Robotic Radical Nephrectomy is a treatment used for those diagnosed with kidney cancer. Compared with open surgery, robotic kidney surgery uses smaller incisions and doesn’t require cutting through muscle or bone, resulting in less scarring and trauma to the patient and a faster recovery time. For some patients with kidney cancer or a benign kidney tumor, a partial nephrectomy may not be possible due to the tumor’s size or location. In these cases, Dr. Alvi will perform a robotic radical nephrectomy through small incisions, and remove the entire kidney.
Robotic Partial Nephrectomy
Robotic Partial Nephrectomy is a treatment used for those diagnosed with kidney cancer. This procedure provides patients with a safe and minimally invasive technique for removal of just the cancerous tumors, while preserving the remainder of the healthy kidney. Dr. Alvi accomplishes this through small incisions to remove the cancerous tumors in the kidney, requiring only a one or two-day hospital stay.
What is Testicular Cancer?
Testicular cancer mainly affects young men between the ages of 20 and 39. It is also more common in men who have had abnormal testicle development, have had an undescended testicle or have a family history of the cancer. Symptoms include pain, swelling, or lumps in your testicles or groin area.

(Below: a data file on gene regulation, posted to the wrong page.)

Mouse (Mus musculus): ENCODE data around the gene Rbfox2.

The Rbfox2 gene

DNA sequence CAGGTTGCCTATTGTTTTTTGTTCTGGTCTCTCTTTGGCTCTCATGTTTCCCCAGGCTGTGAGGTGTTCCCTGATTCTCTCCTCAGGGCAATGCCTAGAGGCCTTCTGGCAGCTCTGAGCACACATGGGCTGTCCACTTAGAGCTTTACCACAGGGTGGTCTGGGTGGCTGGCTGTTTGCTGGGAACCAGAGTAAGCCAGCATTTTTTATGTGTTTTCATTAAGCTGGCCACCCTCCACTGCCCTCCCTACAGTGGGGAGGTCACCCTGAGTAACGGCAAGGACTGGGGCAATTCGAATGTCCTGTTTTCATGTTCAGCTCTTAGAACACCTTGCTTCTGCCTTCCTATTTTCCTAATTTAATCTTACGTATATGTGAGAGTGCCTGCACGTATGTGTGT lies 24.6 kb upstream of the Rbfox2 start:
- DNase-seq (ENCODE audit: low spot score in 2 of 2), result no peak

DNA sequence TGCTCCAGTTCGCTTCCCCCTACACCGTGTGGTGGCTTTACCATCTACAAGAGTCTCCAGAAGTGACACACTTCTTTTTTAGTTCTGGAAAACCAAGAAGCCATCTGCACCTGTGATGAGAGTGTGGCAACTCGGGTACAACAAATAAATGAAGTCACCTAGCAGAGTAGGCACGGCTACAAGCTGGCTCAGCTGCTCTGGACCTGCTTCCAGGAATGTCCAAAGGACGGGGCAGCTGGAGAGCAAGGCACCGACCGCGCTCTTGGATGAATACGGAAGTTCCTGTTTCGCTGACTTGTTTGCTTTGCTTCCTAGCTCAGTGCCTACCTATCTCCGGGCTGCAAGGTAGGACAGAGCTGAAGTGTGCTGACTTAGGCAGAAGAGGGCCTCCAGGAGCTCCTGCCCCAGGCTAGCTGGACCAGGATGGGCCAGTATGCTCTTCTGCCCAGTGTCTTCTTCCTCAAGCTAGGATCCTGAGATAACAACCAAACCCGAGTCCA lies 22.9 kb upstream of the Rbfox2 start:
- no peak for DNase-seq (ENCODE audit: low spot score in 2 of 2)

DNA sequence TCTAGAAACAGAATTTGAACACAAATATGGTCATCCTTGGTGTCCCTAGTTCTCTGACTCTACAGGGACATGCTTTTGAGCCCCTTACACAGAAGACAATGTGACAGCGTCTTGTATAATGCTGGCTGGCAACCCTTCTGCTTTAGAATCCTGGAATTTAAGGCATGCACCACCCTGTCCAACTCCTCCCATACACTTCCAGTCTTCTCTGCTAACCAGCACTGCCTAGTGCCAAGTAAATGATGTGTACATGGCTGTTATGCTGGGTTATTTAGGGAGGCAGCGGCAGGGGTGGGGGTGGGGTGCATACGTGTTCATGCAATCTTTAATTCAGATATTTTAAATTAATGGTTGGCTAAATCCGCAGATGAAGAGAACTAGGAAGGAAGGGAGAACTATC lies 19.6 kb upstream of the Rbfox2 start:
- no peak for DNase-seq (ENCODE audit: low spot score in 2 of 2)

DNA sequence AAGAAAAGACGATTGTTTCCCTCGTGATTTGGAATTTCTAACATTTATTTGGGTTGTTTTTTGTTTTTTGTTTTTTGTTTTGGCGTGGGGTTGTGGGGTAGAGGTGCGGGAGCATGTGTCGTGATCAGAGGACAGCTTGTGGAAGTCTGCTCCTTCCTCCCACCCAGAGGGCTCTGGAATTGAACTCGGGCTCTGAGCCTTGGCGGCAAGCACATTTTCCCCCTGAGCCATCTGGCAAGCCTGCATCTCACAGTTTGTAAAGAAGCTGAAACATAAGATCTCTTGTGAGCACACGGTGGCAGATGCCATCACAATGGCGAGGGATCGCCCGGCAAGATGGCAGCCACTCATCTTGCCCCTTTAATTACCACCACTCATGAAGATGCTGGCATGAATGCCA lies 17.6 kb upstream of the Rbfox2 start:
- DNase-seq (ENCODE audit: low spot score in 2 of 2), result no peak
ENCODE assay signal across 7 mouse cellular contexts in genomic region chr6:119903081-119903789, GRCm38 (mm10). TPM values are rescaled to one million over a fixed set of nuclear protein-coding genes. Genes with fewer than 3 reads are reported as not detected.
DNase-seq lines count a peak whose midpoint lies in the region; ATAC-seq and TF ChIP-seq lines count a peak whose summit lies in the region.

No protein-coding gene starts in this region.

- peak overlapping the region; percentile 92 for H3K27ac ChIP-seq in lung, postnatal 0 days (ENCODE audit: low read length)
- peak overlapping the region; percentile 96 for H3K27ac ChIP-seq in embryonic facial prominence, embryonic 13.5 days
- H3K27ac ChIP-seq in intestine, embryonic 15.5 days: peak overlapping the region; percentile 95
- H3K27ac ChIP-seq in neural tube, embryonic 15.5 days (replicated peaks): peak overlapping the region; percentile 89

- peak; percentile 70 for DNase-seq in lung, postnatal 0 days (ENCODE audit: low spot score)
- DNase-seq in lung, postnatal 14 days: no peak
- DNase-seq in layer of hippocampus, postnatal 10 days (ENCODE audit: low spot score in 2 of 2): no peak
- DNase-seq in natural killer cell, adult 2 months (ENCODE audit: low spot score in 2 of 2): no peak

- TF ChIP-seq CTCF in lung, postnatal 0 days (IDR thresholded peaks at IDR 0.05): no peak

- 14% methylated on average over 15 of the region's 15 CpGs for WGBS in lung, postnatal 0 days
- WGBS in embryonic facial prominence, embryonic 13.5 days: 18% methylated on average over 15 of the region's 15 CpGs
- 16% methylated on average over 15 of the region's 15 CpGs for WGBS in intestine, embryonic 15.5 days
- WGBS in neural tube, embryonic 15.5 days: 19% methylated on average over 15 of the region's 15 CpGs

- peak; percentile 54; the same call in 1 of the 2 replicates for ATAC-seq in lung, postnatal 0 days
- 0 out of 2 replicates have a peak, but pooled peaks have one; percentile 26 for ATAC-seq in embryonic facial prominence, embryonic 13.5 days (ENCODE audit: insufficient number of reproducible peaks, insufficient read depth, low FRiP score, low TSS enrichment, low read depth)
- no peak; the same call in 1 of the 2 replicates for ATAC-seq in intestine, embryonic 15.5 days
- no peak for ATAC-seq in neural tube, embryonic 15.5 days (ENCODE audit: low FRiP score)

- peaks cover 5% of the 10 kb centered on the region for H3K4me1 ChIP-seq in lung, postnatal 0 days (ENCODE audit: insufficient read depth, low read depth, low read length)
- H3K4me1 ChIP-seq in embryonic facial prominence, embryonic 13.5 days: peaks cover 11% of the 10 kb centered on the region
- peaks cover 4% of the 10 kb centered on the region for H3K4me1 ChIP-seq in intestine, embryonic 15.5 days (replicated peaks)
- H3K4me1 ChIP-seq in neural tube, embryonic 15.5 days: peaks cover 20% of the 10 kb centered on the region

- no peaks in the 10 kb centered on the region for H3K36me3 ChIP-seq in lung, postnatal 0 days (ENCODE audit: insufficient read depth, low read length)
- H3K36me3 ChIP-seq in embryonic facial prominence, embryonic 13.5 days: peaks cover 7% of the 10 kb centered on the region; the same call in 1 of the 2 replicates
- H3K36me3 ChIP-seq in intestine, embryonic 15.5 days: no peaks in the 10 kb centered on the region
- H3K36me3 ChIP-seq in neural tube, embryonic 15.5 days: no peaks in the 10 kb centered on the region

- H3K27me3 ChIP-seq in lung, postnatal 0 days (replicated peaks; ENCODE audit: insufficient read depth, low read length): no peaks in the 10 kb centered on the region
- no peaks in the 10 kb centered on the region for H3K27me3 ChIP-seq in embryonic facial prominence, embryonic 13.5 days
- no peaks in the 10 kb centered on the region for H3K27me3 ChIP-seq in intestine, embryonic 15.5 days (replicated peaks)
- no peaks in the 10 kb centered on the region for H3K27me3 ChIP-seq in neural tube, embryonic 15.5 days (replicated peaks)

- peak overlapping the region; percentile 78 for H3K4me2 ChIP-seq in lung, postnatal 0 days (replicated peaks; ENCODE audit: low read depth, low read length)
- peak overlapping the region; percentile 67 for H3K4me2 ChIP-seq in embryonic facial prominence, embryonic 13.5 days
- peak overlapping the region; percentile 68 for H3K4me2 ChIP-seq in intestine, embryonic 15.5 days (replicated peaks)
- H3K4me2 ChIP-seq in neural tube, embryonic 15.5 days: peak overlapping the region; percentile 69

Testicular cancer is a malignant tumor that starts in the cells of a testicle. Malignant means that it can spread, or metastasize, to other parts of the body. The testicles are part of a man’s reproductive system. They are two egg-shaped organs covered by a sack of skin called the scrotum. The scrotum hangs below the penis, between the legs. Each testicle is held in the scrotum by a spermatic cord. The spermatic cord contains the vas deferens, blood vessels, lymph vessels, and nerves. The testicles make sperm, and the male sex hormone called testosterone.
Cells in a testicle sometimes change and no longer grow or behave normally. In some cases, changes to testicle cells can cause testicular cancer. More than 90 percent of all testicular cancers are germ cell tumors. Germ cells are cells in the testicles that make sperm. The two main types of germ cell tumors that develop in the testicles are seminomas and non-seminomas.
The cause of this particular cancer is unknown, but doctors do know that men who were born with an undescended or partly descended testicle are five times more likely to develop testicular cancer. Other research has suggested that there may be a hereditary factor involved, and that if you have a family member who has had this type of cancer, you are at an increased risk.